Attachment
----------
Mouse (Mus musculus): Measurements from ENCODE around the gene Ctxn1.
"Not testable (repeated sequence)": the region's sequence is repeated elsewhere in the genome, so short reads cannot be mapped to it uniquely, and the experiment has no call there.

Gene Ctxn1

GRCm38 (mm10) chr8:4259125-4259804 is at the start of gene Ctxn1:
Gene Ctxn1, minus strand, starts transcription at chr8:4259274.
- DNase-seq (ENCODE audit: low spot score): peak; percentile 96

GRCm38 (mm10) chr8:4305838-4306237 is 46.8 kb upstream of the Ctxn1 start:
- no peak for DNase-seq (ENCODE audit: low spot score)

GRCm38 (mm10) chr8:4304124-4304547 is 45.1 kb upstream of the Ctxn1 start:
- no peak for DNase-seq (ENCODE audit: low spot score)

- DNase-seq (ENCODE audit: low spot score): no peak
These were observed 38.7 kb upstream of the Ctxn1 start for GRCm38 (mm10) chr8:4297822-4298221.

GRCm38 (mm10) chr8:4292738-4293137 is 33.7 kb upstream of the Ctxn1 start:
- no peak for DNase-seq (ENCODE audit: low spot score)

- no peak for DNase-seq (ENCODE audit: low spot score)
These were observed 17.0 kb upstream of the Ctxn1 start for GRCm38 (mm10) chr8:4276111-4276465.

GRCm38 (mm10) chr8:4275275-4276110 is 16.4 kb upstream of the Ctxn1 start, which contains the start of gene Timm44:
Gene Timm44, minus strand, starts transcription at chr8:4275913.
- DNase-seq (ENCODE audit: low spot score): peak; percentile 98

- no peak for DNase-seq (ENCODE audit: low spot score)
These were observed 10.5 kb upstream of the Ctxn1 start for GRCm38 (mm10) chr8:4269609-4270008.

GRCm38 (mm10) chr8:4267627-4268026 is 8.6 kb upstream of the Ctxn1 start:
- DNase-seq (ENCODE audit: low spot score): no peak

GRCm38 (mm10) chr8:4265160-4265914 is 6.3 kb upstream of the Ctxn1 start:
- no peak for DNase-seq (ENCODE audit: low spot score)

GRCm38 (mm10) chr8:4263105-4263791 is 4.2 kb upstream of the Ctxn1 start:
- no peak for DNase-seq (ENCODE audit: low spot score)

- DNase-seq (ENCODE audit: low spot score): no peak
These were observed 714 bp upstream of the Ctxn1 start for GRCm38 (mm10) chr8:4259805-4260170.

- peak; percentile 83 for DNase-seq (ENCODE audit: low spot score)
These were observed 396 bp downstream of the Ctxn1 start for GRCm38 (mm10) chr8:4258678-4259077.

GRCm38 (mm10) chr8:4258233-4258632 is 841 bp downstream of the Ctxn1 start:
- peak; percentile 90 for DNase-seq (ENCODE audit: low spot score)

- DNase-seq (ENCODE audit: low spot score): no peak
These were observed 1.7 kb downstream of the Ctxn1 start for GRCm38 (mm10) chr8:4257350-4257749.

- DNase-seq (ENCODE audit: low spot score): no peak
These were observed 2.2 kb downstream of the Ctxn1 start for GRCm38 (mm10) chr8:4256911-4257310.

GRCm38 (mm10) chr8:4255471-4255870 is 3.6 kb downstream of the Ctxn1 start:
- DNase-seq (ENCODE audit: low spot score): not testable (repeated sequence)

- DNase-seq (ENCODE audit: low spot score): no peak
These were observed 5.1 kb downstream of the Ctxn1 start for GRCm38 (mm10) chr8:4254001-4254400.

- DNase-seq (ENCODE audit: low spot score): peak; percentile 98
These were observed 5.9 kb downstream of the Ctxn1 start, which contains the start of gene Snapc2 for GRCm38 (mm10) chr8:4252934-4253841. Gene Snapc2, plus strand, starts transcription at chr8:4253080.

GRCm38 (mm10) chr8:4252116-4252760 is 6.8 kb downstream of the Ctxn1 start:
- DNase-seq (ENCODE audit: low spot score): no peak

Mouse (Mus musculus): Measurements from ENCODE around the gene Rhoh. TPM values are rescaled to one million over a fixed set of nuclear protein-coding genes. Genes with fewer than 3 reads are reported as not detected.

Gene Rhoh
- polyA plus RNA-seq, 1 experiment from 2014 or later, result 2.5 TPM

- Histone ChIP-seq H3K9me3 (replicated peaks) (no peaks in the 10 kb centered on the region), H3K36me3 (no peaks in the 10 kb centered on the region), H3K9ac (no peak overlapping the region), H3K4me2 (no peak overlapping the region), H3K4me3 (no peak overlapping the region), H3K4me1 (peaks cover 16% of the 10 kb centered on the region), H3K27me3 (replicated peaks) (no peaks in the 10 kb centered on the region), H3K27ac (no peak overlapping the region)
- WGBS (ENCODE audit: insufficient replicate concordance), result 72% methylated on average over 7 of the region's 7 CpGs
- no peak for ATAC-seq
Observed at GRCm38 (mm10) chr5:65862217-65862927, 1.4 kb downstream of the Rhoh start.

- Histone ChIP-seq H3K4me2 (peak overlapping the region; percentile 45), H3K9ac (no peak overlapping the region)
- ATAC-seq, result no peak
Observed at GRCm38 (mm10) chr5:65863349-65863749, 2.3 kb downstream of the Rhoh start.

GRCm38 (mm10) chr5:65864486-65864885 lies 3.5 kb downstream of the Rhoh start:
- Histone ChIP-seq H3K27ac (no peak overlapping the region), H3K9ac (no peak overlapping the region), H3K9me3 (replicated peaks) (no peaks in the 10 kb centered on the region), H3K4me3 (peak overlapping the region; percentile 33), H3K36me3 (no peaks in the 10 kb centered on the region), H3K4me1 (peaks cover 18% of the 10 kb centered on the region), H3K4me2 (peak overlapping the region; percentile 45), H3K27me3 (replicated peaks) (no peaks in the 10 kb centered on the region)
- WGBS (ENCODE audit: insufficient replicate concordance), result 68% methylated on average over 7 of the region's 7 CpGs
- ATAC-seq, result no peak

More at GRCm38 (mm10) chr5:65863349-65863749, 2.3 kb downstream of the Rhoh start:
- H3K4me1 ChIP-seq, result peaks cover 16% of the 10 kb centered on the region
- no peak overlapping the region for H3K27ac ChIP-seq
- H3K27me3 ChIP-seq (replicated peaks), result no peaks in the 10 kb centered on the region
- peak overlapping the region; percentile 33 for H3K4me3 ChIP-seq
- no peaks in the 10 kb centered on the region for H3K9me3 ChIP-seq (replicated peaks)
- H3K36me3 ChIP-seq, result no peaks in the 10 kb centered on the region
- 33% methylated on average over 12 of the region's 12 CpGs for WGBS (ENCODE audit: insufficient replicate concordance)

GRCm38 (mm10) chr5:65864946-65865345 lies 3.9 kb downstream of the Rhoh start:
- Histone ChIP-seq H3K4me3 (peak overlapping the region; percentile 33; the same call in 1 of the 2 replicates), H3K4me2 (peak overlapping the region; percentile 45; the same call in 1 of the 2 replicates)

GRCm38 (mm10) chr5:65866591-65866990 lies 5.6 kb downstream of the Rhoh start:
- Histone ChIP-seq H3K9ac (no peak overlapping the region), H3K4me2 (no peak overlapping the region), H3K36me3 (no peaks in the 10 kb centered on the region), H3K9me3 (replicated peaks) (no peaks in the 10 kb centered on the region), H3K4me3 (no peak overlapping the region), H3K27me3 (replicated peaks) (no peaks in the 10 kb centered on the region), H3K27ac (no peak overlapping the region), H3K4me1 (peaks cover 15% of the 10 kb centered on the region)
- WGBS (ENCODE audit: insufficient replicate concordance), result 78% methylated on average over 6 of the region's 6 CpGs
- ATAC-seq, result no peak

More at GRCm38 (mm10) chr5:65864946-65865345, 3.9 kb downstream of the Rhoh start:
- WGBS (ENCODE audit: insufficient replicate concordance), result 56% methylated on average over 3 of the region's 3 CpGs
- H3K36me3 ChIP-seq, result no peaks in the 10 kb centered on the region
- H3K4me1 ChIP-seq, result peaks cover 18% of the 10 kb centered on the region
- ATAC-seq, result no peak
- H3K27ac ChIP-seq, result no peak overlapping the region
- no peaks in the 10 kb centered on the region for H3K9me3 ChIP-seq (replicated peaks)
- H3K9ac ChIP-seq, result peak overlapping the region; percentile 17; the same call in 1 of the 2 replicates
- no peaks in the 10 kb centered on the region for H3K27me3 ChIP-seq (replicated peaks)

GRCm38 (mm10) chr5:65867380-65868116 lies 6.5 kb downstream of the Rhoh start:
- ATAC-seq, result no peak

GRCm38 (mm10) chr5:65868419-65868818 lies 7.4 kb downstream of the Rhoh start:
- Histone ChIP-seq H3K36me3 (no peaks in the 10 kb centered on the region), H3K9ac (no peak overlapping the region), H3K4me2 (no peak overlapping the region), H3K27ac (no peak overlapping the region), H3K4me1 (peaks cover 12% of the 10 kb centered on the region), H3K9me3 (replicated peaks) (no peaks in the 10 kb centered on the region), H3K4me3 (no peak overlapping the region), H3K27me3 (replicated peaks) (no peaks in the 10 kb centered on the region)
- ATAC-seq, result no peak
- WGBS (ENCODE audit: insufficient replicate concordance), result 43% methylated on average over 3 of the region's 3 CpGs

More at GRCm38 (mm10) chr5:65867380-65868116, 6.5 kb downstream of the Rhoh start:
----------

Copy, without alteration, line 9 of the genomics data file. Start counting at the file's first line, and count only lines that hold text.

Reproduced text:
GRCm38 (mm10) chr8:4304124-4304547 is 45.1 kb upstream of the Ctxn1 start: